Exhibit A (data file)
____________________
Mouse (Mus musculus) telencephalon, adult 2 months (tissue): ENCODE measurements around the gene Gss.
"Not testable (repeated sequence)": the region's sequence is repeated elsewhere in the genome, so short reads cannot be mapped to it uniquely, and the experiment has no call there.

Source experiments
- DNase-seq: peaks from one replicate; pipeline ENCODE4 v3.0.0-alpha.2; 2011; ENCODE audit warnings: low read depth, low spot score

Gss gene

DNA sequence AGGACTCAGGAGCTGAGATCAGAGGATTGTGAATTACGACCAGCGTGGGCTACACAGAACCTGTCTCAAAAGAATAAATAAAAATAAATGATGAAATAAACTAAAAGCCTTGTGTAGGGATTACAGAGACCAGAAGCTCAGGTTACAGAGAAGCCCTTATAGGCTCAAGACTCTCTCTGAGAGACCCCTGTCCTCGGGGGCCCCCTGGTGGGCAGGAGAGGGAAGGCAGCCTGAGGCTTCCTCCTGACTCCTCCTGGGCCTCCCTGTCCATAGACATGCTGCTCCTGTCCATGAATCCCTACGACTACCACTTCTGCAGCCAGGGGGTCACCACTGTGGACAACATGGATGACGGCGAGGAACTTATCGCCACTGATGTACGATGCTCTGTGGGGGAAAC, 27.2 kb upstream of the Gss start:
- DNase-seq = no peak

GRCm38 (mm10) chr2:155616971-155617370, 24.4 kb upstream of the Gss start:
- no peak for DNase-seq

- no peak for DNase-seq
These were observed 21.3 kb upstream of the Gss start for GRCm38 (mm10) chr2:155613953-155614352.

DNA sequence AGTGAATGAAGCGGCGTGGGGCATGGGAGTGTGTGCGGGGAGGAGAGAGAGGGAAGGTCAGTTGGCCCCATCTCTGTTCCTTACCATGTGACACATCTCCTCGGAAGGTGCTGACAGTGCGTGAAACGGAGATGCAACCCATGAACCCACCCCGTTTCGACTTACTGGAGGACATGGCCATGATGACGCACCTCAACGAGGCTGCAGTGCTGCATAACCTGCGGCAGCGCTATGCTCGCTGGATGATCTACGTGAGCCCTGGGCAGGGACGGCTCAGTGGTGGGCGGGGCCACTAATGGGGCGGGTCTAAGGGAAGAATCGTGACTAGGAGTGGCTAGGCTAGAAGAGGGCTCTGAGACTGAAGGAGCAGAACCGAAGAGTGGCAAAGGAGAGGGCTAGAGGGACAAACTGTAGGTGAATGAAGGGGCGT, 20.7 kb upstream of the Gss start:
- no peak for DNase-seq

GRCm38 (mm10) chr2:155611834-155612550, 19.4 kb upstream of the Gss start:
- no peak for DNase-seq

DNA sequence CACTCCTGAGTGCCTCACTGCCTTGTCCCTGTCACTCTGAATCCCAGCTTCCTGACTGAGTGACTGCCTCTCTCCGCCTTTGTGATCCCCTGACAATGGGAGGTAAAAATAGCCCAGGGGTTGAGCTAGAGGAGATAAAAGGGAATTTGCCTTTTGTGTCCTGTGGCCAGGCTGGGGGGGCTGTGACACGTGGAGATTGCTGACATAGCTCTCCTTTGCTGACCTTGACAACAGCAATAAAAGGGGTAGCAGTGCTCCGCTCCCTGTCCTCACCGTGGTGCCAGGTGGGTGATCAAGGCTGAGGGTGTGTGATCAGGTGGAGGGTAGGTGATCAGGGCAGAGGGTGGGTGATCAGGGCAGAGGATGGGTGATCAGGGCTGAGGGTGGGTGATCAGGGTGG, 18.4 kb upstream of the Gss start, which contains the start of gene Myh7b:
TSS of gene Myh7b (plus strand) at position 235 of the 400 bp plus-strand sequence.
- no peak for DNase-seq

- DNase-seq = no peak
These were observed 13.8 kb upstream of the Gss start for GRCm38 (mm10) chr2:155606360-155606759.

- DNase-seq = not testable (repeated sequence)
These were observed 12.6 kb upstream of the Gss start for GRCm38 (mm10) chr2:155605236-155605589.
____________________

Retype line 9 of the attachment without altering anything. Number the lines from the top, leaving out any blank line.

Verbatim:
- no peak for DNase-seq